Johannesburg – Lawyers for the Thulsie twins are applying to the High Court to declare the searches of the premises of the Thulsie twins on 9 July unlawful. They are also applying for the confiscation and destruction of the material seized in consequence of the unlawful search.
The police had a warrant only for one of the houses where Salluhuddin (Brendon-Lee) lives with his mother, Wasiela. Lawyers contend that the warrant should never have been issued in the first place. They submit in Court papers that when the search warrant was obtained ex parte, the information disclosed by the police on oath did not give rise to any reasonable suspicion of the commission of any crime and in particular, that the twins were linked with ISIS.
Police did not produce an affidavit or information on oath to accompany the search warrant, as is required by law. A copy of the affidavit was only provided to their lawyers seven days later, and upon request.
Furthermore, they submit that the method of carrying out the search was excessive and an abuse of power. The search on Sallahuddin’s (Brandon-Lee) home was done by between 20 and 30 armed police officers before sunrise, who held them at gunpoint on the floor and only produced a search warrant after they had messed up the lounge. When they did produce the search warrant, both signed in a climate of fear, without being informed of their constitutional right for legal representation, or not to sign.
At the second home, Yakeen’s (Tony-Lee) cottage which he shares with his wife Aadila, in Florida, police did not produce a search warrant at all, but broke in to the main house and the cottage, and proceeded to search and question them for 1.5 hours. Aadila claims she and her husband were made to sign a consent to search in a climate of intimidation as there were 10 armed police officers in their house. Moreover, the search warrant issued from Johannesburg Magistrate’s Court does not have jurisdiction over this premises.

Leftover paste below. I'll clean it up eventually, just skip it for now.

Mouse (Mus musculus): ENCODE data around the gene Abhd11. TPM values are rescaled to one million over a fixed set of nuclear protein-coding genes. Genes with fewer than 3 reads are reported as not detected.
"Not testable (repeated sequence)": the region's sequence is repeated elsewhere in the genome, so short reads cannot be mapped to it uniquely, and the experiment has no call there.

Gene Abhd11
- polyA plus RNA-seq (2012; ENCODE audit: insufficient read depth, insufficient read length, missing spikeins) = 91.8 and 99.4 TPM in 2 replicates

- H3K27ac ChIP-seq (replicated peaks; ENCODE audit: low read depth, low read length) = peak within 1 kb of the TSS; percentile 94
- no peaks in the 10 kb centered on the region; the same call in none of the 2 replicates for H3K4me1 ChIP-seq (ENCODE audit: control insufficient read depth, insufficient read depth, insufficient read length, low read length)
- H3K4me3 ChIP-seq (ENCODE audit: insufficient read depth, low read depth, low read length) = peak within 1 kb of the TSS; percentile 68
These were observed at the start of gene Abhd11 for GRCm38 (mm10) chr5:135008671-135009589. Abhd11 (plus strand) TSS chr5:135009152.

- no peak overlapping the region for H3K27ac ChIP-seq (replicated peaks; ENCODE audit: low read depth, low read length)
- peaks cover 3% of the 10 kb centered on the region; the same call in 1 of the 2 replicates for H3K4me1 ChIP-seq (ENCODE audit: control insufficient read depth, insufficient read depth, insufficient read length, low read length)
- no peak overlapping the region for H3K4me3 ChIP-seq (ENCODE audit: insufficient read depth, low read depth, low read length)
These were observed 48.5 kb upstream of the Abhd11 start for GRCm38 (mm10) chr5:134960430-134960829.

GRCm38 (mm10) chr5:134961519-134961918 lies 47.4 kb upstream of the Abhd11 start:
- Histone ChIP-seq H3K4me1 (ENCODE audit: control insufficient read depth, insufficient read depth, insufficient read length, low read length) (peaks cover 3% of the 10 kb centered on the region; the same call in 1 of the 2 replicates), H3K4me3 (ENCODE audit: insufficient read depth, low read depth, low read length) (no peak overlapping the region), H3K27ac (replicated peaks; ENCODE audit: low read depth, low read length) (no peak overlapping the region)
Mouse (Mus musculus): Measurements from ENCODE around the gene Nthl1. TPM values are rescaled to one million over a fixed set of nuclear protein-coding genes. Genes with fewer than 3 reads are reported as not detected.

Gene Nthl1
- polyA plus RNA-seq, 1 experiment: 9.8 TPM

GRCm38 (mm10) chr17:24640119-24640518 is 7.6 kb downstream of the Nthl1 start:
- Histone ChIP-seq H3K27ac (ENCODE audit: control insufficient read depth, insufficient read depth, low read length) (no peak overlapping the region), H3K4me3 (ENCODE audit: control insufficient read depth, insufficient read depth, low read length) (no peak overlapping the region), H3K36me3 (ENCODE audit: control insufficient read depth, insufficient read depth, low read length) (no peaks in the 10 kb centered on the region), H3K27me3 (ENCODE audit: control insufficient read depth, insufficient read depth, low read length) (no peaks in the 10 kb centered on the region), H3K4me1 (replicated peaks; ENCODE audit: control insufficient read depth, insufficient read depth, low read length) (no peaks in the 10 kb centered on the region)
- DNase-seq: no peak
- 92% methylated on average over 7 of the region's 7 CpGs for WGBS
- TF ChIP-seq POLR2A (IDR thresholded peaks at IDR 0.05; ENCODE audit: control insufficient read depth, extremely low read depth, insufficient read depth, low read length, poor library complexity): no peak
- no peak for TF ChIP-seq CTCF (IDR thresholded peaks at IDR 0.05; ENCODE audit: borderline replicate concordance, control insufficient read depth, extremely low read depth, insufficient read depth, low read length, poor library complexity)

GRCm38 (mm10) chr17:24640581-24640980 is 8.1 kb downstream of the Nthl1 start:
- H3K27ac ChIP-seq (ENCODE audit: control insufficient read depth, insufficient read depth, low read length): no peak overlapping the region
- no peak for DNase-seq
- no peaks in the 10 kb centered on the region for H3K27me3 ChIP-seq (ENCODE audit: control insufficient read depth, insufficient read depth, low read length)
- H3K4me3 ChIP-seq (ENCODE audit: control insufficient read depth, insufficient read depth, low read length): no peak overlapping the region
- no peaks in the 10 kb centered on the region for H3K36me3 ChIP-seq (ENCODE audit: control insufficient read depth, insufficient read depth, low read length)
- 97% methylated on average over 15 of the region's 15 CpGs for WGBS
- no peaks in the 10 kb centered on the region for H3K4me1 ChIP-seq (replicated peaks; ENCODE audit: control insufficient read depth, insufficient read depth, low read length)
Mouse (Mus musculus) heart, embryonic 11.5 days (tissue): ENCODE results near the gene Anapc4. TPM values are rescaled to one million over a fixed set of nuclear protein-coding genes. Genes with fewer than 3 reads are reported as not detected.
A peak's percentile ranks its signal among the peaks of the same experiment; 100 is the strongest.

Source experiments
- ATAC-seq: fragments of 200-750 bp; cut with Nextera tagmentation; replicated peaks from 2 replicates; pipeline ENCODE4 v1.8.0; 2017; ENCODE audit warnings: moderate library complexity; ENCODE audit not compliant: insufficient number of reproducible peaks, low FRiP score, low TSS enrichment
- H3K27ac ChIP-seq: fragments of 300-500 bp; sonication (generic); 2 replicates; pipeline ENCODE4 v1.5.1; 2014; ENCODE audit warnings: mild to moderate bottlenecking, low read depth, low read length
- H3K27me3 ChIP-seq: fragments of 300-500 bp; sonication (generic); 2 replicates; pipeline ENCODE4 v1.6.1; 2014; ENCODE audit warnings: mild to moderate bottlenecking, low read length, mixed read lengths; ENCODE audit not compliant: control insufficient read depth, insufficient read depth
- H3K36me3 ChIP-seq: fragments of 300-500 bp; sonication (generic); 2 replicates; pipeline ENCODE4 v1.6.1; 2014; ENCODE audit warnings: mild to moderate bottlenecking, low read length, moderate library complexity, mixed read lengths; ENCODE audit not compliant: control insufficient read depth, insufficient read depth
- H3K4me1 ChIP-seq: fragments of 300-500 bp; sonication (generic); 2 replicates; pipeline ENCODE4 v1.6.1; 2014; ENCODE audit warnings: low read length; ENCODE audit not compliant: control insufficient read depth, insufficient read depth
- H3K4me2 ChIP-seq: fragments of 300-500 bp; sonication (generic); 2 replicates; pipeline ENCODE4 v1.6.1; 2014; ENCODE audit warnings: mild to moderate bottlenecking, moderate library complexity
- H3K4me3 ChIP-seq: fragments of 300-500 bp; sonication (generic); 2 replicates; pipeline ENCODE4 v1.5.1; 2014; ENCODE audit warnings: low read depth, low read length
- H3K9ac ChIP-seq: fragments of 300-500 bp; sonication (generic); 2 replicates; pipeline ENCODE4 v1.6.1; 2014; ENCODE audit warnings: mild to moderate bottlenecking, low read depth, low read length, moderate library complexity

Under law, no questioning is permitted during a search, individuals have a right not to consent to the search, and searches must be conducted in daylight.
Karen Jayes, spokesperson for CAGE Africa, said:
“The manner in which the Thulsie homes were searched demonstrates an abuse of power by police and if the Court agrees that there was no basis for the search in the first place, a breach of the rule of law. The method of the search was excessive. Both families thought they were being burgled.”
“Not only did police break into the main house adjoining Yakeen’s residence, but they also broke and entered into Sallahuddin’s neighbour’s house, even though the number on the house was clearly different from the number they were looking for. This caused a great amount of fear in the community, and it demands an investigation and an apology.”
“We call on police to act according to the rule of law and refrain from creating a fear-charged environment. Breaches of the law by police antagonise and alienate communities and result in more anger. There are better, more co-operative ways to handle the situation.”
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(NOTE: CAGE represents cases of individuals based on the remit of our work. Supporting a case does not mean we agree with the views or actions of the individual. Content published on CAGE may not reflect the official position of our organisation.)